I don't know if I put too much weight on it not being a coincidence. Mind that HP is hardly much of a risk taker anymore. Like they hardly ran into trouble before they gave up on the TouchPad for example.
So the slowly released details of Windows RT and the fact it will be more locked down, won't allow 3rd party desktop apps, etc. Were probably already making HP second guess the decision to support Windows RT tablets. Especially, since the lack of a proper app ecosystem was one of the problems they had with the TouchPad.
While HP has already started to move a bit away from the general consumer market and targeting businesses more and more. Something that the Windows RT version wouldn't have served very well for them.
Though the Surface announcement may have been the last straw for them but I doubt it was the deciding factor by itself. Especially since they're still making a Windows 8 tablet and the Surface covers that too with the pro model.
While I think implications of MS relationship with their partners is being exaggerated. All companies are in it for their bottom line and the bottom line is Windows sells. So long as that remains true then they'll continue to offer Window systems and devices.
Windows RT is just the bigger gamble right now until they can see how consumers react to it and how quickly the app market develops.
While companies also don't always advertise what they're going to do or say they're not when they're really only putting things on hold. Like the news of the ARM servers was first that they're switching to ATOM but later corrected that the ARM version was coming out later. So we'll see if HP really doesn't make a Windows RT tablet a year from now once they see how the other companies are doing.
I think you're mostly right here JD. It will be interesting to see how this pans out but it's interesting to see a shot across the bow of Microsoft. HP is mitigating their risk I think at this point and that makes sense in this situation.
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Regardless of their reasoning, I think HP is making the right move.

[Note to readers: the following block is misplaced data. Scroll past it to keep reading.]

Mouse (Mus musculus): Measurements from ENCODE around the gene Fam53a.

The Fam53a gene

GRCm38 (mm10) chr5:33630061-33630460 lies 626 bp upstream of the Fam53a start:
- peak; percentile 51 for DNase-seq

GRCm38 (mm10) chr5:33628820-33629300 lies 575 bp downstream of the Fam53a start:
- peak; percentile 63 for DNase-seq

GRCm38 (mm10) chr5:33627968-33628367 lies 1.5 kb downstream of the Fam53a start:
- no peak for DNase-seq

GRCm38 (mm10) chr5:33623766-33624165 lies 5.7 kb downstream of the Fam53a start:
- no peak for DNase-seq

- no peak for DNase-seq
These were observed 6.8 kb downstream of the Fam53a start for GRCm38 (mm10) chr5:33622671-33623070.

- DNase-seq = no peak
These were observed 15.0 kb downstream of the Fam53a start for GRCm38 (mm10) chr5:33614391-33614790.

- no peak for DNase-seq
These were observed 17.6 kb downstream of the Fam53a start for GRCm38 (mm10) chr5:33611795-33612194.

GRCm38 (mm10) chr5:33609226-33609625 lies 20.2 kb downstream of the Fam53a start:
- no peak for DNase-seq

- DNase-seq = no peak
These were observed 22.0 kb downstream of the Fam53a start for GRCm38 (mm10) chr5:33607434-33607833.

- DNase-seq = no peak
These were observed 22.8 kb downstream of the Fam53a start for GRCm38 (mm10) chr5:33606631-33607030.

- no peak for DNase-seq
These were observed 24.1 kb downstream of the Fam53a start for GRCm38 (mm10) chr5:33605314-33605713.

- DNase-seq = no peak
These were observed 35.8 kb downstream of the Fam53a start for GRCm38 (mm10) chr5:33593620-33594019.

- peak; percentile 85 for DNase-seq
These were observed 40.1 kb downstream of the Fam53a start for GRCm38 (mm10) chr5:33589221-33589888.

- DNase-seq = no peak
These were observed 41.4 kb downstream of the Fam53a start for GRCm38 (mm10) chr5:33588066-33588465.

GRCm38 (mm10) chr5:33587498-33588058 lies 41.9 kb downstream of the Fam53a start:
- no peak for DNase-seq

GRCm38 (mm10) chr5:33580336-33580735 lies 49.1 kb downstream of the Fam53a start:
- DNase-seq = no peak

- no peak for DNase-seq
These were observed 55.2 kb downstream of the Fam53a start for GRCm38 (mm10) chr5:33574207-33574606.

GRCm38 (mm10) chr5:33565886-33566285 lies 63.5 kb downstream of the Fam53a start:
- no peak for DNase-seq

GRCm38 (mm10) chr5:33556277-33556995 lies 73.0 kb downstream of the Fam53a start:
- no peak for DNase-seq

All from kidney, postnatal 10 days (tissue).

Chances are good that the RT tablets are going to go over like a lead balloon, and this time two years from now Microsoft's main product will be promises of how much better everything will be in Windows 9 thanks to some new DirectX feature that just can't easily be backported to Windows 7..
What part of "Ph'nglui mglw'nafh Cthulhu R'lyeh wgah'nagl fhtagn" don't you understand?
You seem to be implying that DX10 was either a gimmick or that Microsoft deliberately refused to backport it. Neither is true.
You couldn't do Aero in XP, or 2D hardware acceleration, or DX10. You couldn't drive more than two GPUs on XP, either. Attempting to backport DX10 into XP, while probably not impossible, would've required an enormous amount of effort for no serious return.
At some point, every software company has to say "We're done updating Version X, we're moving to a new framework built around Version Y. You couldn't do a lot of the things Windows Vista introduced without a new driver model.Implying that this was all a strategy to sell more copies of Vista rather misses the point.
I didn't imply DX10 could be backported to XP. Quite the opposite, I implied Microsoft designs their APIs such that they tie new features to the OS when there's really no reason for it to not all be sequestered within the API's libraries.
New features in OpenGL (which has had many features before DirectX) never care which Linux kernel you're running - or even if you're running a BSD or Hurd kernel instead. Then again, The OpenGL group isn't trying to make sure you have to buy a new OS.
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